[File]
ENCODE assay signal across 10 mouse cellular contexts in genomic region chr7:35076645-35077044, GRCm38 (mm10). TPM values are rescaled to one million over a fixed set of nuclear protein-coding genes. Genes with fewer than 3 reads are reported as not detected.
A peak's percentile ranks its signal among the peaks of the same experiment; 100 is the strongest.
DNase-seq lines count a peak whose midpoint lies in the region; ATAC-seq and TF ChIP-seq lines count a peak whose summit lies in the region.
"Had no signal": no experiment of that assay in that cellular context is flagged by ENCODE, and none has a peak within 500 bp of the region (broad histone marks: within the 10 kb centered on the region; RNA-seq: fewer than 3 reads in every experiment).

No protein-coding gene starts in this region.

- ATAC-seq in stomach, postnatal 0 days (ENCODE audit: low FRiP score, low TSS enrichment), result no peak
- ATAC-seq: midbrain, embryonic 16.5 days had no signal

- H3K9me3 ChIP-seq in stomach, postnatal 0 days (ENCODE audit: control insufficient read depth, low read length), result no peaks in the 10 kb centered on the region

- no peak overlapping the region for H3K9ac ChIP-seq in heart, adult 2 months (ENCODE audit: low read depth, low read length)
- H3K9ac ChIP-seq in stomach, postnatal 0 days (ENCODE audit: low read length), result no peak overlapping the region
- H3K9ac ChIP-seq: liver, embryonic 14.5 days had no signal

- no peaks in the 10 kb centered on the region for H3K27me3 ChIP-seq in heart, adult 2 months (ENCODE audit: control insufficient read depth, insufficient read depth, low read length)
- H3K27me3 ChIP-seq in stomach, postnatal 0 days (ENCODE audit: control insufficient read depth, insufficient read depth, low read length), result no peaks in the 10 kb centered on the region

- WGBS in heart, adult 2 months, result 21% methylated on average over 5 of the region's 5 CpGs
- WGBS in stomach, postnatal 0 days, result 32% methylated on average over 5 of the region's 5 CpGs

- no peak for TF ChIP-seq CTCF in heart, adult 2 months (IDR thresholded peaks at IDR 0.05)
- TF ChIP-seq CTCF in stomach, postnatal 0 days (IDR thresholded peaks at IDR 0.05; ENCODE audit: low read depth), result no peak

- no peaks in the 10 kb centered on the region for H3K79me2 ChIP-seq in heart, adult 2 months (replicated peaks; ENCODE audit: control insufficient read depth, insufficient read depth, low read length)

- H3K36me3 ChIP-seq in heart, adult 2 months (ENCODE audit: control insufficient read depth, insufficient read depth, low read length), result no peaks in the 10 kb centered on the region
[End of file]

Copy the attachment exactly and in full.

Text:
ENCODE assay signal across 10 mouse cellular contexts in genomic region chr7:35076645-35077044, GRCm38 (mm10). TPM values are rescaled to one million over a fixed set of nuclear protein-coding genes. Genes with fewer than 3 reads are reported as not detected.
A peak's percentile ranks its signal among the peaks of the same experiment; 100 is the strongest.
DNase-seq lines count a peak whose midpoint lies in the region; ATAC-seq and TF ChIP-seq lines count a peak whose summit lies in the region.
"Had no signal": no experiment of that assay in that cellular context is flagged by ENCODE, and none has a peak within 500 bp of the region (broad histone marks: within the 10 kb centered on the region; RNA-seq: fewer than 3 reads in every experiment).

No protein-coding gene starts in this region.

- ATAC-seq in stomach, postnatal 0 days (ENCODE audit: low FRiP score, low TSS enrichment), result no peak
- ATAC-seq: midbrain, embryonic 16.5 days had no signal

- H3K9me3 ChIP-seq in stomach, postnatal 0 days (ENCODE audit: control insufficient read depth, low read length), result no peaks in the 10 kb centered on the region

- no peak overlapping the region for H3K9ac ChIP-seq in heart, adult 2 months (ENCODE audit: low read depth, low read length)
- H3K9ac ChIP-seq in stomach, postnatal 0 days (ENCODE audit: low read length), result no peak overlapping the region
- H3K9ac ChIP-seq: liver, embryonic 14.5 days had no signal

- no peaks in the 10 kb centered on the region for H3K27me3 ChIP-seq in heart, adult 2 months (ENCODE audit: control insufficient read depth, insufficient read depth, low read length)
- H3K27me3 ChIP-seq in stomach, postnatal 0 days (ENCODE audit: control insufficient read depth, insufficient read depth, low read length), result no peaks in the 10 kb centered on the region

- WGBS in heart, adult 2 months, result 21% methylated on average over 5 of the region's 5 CpGs
- WGBS in stomach, postnatal 0 days, result 32% methylated on average over 5 of the region's 5 CpGs

- no peak for TF ChIP-seq CTCF in heart, adult 2 months (IDR thresholded peaks at IDR 0.05)
- TF ChIP-seq CTCF in stomach, postnatal 0 days (IDR thresholded peaks at IDR 0.05; ENCODE audit: low read depth), result no peak

- no peaks in the 10 kb centered on the region for H3K79me2 ChIP-seq in heart, adult 2 months (replicated peaks; ENCODE audit: control insufficient read depth, insufficient read depth, low read length)

- H3K36me3 ChIP-seq in heart, adult 2 months (ENCODE audit: control insufficient read depth, insufficient read depth, low read length), result no peaks in the 10 kb centered on the region